What does a genuine 21st-century education system look like? Well, for starters, it closes academic achievement gaps, gaps in health and wellness, and enrichment gaps among all young people.

    Emmanuele Rosario, 6th grade, and Daniel Wu, 8th grade, demonstrate an underwater Remotely Operated Vehicle that they built in the SeaPerch afterschool program.

Two Orlando middle-schoolers demonstrate an underwater Remotely Operated Vehicle that they built in the SeaPerch afterschool program.

Sounds like a tall order, but for Harvard Graduate School of Education professor Paul Reville, nothing short of it will suffice to provide every student with the tools to succeed—to show that “‘all’ means all” when we talk about educating every one of our nation’s youth.

Reville, who formerly served as Massachusetts Secretary of Education, was the opening speaker at last week’s National Conference on Summer Learning in Orlando, FL (Nov. 11-13), and in his speech he hit on themes that not only resonated for the expanded-learning providers in the audience, but also captured some of the current zeitgeist in education reform. He made an eloquent case for individualized and differentiated learning, calling it a “logical fallacy” to argue that the same thing (i.e., content, instruction) for the same amount of time will work to bring every kid to the same level, when each kid starts out from a different place. And he encouraged those present to stop calling social-emotional skills “soft skills” and instead legitimize them alongside academic development with identifiable and measurable metrics.

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Summer Learning Day—A Celebration and a Challenge

Guest post by Bob Seidel

This Friday, June 21, is Summer Learning Day.  It’s a day to celebrate summer learning successes—and to challenge all of us to make high-quality summer learning opportunities a reality for all who need them.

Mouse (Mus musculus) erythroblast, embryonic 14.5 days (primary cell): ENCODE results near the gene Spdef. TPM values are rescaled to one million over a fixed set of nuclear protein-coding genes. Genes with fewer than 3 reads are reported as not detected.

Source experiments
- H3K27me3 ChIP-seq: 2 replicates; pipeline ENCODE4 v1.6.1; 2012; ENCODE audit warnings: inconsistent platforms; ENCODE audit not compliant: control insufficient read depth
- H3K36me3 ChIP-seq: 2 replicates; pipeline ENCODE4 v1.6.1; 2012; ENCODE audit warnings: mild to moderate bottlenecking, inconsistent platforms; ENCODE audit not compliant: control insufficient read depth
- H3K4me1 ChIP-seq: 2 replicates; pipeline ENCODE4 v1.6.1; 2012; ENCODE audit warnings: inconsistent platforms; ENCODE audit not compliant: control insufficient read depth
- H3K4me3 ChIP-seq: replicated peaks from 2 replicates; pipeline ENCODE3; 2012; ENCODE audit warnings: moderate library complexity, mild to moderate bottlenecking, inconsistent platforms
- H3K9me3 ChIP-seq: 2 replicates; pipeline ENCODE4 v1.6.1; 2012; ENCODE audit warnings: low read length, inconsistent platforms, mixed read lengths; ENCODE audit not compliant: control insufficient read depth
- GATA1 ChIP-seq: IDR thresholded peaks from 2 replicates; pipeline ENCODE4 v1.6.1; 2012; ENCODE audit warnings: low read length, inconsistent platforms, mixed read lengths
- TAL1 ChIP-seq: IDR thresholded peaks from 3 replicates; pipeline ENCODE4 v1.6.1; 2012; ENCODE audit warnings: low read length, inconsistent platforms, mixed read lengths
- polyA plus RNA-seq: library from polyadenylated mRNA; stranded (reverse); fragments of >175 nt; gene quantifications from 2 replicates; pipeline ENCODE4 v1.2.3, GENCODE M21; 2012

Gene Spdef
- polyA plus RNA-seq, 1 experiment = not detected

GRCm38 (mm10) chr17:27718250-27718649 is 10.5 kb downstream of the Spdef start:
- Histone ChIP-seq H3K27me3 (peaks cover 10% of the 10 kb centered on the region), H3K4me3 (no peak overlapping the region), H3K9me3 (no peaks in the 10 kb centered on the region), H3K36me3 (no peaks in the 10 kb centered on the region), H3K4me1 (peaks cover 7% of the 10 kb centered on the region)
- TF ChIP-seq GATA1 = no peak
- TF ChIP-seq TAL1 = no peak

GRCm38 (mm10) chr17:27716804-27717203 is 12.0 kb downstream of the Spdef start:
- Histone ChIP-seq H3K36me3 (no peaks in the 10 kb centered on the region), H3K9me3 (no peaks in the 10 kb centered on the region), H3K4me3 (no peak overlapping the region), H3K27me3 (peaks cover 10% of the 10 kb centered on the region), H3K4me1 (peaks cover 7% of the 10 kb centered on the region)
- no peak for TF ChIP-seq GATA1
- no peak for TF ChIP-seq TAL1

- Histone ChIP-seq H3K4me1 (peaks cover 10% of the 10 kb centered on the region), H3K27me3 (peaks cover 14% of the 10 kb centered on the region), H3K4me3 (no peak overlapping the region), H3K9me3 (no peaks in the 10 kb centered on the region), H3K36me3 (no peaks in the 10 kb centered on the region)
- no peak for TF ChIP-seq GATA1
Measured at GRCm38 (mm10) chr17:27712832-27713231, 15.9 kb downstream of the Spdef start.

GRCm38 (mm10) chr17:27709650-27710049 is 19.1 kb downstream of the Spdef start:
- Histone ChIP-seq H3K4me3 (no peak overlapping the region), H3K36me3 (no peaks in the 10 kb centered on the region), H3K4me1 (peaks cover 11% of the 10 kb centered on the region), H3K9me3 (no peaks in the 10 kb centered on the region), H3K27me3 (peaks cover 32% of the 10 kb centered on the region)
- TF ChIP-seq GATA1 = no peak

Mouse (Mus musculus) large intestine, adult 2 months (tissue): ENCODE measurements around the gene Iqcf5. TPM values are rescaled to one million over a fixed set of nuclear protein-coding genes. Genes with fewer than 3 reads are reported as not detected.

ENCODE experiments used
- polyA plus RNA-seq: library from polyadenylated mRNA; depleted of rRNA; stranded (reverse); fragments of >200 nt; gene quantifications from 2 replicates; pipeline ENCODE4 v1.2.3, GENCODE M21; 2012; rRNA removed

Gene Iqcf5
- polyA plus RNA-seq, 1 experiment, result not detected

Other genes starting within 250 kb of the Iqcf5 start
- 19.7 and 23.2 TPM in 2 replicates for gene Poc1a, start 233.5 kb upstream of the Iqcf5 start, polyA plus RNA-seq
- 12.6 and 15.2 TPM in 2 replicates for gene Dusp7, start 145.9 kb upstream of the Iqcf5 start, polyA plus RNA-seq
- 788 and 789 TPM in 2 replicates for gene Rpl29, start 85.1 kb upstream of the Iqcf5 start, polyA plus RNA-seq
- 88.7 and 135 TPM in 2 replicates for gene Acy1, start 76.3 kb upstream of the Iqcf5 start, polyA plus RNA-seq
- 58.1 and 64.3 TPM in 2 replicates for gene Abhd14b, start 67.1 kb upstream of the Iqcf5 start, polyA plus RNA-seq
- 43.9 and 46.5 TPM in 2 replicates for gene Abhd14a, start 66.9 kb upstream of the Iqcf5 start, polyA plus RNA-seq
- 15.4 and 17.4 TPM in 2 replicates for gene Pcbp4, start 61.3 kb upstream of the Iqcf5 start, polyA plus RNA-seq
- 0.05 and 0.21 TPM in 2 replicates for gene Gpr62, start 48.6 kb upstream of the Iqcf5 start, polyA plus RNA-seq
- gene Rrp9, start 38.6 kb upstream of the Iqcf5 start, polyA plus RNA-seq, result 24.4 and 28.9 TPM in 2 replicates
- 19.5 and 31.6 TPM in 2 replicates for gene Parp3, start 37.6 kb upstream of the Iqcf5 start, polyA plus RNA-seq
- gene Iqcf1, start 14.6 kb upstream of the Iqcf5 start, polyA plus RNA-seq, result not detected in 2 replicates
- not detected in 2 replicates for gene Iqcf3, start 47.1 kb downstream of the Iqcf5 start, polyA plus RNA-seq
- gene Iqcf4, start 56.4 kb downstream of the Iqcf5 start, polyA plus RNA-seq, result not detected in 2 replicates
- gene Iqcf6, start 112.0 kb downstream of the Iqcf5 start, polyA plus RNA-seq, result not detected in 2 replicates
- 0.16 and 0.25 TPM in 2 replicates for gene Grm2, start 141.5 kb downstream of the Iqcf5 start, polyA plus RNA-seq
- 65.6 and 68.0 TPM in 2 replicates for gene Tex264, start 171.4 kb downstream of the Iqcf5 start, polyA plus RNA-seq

Why is this so important?  If we don’t exercise our brains for an entire summer, we lose much of what we’ve learned.  Research shows that, without stimulating summer activities, students tend to lose about two months of grade-level equivalency in math.  Low-income students also tend to lose more than two months in reading achievement.  The cumulative effects of summer learning loss mean that as much as two-thirds of the ninth-grade achievement gap in reading is attributable to differences in summer learning opportunities in the elementary years.

Summertime is also important for young people’s health and nutrition.  Without access to organized programs providing opportunities for exercise, young people’s tendency toward obesity becomes aggravated.  And among those who receive federally-subsidized meals during the school year, only one in seven receives those meals during the summer.

The good news is that there are effective solutions out there.  Research shows that high-quality summer learning programs not only stem summer learning loss, they help students make positive gains. A recently published report from California’s Partnership for Children and Youth, Summer Matters:  How Summer Learning Strengthens Students’ Success, showed that during a six-week program in the summer of 2012, students improved their vocabulary by nearly 1.5 grade levels [pdf, 2.9 MB].